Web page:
“In the first morning light, all is quiet. Or is it? Listen. What sound is morning?”
This fresh, warm, funny account about members of a newly configured household learning to get along revolves around two dogs (one small, one large) and a cat.
A brown-skinned father and his child (who could be any gender) wake up before dawn, eat breakfast, pack their car, and head out of the city and into the wilderness, where they spend the day hiking.
A distinctive narrative begins with a young girl observing that there is no color black in the rainbow.
Drawing on the innate drama of the natural world, Fleming and Rohmann recreate the life cycle of a single honeybee from the moment she emerges from the egg to her death 35 days later.
A quiet, contemplative story in which a Hmong American girl’s year of simple, joyful discoveries culminates with a gift for her grieving neighbor.
A small rabbit has question after question for a large bear, always simply stated as “Why?” Children must infer the specific question from both the accompanying illustration and the bear’s answer in this story that moves across the seasons.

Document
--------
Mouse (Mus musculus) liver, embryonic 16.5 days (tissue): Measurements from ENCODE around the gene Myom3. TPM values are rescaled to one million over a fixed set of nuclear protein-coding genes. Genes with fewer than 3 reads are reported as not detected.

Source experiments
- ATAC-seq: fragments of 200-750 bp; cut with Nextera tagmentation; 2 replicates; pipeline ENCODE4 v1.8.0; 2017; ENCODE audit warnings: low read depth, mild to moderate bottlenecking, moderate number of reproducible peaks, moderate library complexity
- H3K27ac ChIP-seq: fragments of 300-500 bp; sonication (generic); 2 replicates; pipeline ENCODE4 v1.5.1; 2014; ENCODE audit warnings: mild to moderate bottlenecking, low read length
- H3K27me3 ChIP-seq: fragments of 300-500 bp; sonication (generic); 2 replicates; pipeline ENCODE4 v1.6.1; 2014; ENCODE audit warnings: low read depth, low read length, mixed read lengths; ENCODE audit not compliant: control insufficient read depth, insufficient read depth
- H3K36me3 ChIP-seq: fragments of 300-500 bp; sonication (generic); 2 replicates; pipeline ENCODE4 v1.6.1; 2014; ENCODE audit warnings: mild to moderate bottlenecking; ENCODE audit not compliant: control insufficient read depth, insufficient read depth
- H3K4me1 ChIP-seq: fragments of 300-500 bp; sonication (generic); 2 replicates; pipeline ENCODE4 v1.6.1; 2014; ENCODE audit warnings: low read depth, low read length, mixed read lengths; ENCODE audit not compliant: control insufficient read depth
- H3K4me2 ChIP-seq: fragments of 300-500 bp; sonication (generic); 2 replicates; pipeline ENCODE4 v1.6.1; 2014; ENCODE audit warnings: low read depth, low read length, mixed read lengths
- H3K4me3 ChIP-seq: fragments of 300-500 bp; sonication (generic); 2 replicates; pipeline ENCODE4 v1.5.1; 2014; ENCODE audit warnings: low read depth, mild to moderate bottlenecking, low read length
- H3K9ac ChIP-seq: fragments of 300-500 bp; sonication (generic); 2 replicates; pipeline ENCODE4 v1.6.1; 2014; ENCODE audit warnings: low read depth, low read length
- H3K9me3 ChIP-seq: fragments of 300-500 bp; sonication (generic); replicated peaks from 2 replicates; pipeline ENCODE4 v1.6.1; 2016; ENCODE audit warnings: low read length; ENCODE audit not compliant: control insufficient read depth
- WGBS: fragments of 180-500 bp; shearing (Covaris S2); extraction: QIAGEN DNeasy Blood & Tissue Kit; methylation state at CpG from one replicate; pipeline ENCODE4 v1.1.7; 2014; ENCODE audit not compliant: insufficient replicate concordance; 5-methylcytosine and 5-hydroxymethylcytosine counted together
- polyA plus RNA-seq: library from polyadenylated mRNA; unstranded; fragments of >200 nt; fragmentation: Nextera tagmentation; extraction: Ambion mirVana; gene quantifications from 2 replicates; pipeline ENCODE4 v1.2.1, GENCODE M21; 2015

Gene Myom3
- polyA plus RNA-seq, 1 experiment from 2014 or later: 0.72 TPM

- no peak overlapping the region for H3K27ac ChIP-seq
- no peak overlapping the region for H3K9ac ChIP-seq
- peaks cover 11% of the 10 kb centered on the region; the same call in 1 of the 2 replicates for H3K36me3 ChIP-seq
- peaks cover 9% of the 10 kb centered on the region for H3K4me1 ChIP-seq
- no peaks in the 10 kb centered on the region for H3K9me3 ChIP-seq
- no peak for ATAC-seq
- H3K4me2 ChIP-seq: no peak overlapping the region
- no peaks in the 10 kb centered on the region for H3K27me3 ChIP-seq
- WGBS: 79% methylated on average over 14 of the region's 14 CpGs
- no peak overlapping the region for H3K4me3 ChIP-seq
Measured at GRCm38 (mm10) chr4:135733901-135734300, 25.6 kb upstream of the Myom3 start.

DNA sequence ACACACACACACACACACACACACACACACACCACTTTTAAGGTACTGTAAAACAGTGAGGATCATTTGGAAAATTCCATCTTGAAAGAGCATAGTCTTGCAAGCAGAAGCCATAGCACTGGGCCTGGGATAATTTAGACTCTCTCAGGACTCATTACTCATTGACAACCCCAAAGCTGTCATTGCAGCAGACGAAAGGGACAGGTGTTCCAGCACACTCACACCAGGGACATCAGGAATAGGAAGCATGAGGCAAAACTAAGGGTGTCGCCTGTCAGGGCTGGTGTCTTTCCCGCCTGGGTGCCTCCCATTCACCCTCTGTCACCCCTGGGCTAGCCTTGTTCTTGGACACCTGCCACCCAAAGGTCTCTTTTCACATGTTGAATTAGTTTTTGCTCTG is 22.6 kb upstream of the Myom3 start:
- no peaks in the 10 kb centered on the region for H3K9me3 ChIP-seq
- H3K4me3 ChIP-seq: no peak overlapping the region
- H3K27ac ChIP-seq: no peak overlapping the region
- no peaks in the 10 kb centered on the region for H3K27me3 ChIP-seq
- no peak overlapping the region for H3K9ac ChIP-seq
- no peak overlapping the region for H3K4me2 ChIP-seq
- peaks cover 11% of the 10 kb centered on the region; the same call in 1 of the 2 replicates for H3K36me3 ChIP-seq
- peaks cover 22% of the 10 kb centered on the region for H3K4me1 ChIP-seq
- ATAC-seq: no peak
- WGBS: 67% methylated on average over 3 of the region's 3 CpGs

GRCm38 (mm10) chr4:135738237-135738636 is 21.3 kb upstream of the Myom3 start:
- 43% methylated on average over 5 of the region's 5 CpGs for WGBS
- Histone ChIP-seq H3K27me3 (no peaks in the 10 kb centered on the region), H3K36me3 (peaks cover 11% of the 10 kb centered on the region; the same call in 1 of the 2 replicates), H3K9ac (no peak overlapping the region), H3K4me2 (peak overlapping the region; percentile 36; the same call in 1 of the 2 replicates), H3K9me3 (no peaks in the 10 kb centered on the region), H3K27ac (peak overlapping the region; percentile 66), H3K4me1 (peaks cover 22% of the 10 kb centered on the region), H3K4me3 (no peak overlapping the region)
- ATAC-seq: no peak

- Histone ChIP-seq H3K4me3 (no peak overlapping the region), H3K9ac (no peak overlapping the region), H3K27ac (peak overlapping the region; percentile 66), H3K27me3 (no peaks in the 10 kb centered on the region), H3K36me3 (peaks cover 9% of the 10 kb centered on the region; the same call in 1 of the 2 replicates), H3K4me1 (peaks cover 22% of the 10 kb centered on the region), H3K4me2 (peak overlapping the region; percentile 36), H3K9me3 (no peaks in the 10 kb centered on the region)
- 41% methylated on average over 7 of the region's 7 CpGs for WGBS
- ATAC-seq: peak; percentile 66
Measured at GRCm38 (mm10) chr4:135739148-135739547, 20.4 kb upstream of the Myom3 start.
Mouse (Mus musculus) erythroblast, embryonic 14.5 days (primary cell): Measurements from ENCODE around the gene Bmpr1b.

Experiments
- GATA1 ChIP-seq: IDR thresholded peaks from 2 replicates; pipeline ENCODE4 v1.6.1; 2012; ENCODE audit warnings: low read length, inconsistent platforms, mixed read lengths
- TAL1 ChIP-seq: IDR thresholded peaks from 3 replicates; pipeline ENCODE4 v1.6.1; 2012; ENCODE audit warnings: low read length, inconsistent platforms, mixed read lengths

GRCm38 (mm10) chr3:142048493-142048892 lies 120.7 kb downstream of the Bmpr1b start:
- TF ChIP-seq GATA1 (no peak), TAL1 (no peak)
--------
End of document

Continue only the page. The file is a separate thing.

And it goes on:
Katherena, a young Cree girl, and her mother move from their home by the sea to the country. Over the course of a year, Katherena adapts to her new home and grows close to Agnes, an older woman who lives nearby.
“This is a story of light and dark. Of change and adaptation, of survival and hope.” Once, most peppered moths had “speckled, freckled” wings—black on white. Occasionally they were born with charcoal wings—easily spotted by predators. It was the speckled ones that survived to breed.
Young Astrid wants to be an astronaut. Can she go round and round the earth? She assures Papa she can as he spins her. Can she eat food from a package? Astrid says she can through bites of a cereal bar. And then there’s zero gravity, Papa points out as he tosses her into the air.